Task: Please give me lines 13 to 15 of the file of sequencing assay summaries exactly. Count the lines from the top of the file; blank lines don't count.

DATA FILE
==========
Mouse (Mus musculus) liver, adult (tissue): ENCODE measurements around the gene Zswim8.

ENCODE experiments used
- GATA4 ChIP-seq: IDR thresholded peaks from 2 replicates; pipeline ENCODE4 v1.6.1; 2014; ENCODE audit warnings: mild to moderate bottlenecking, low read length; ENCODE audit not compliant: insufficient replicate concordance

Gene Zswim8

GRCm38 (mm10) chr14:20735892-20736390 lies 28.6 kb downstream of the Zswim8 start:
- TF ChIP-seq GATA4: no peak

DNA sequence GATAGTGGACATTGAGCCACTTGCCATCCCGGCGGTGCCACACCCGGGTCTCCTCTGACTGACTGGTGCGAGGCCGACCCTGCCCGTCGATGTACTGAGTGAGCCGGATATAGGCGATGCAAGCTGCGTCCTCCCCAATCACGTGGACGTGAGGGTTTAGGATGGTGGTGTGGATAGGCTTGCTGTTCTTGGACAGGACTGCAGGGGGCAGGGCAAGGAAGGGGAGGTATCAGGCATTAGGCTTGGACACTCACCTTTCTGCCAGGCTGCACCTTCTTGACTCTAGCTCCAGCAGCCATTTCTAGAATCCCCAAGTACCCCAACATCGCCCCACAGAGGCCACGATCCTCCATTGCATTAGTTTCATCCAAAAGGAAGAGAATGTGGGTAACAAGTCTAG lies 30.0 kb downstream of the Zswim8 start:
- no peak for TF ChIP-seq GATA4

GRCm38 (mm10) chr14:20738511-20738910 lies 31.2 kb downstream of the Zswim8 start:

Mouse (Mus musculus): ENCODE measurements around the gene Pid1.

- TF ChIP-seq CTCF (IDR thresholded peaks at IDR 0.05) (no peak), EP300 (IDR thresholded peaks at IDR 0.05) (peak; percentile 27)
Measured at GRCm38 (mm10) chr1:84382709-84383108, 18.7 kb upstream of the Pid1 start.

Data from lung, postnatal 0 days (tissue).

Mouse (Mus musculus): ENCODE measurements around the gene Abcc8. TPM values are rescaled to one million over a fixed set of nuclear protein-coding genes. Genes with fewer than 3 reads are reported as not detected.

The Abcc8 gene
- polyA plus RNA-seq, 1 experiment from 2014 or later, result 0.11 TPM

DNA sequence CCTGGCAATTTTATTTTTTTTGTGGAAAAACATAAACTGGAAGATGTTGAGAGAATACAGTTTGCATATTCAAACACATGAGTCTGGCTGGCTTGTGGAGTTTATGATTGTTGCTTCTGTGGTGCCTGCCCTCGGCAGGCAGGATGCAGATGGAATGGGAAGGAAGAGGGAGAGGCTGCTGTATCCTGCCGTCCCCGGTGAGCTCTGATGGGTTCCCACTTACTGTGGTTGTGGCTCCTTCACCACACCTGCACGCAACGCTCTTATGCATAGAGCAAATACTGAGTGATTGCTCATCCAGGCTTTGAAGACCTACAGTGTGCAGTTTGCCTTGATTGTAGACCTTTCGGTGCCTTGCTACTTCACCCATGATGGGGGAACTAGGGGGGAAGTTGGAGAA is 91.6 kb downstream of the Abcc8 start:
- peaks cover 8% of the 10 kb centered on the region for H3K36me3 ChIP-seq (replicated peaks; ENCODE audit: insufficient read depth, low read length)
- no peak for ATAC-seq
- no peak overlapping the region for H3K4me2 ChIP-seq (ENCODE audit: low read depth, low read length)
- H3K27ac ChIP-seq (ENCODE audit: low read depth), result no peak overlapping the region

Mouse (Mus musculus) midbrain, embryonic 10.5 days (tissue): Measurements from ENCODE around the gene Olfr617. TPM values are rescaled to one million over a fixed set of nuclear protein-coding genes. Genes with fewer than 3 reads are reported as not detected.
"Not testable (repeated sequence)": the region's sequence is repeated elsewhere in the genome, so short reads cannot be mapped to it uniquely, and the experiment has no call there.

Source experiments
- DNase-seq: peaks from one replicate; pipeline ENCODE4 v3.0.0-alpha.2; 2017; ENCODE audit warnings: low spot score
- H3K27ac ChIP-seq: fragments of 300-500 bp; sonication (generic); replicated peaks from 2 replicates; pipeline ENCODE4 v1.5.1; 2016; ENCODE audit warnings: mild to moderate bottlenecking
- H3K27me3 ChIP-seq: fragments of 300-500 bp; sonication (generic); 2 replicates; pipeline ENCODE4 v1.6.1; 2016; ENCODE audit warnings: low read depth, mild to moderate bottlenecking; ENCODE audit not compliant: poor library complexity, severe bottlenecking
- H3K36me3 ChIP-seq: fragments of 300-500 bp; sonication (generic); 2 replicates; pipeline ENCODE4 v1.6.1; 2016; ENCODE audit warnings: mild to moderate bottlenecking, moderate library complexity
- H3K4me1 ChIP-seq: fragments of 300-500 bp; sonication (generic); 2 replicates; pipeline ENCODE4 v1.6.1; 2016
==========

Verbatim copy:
Data from lung, postnatal 0 days (tissue).

Mouse (Mus musculus): ENCODE measurements around the gene Abcc8. TPM values are rescaled to one million over a fixed set of nuclear protein-coding genes. Genes with fewer than 3 reads are reported as not detected.

The Abcc8 gene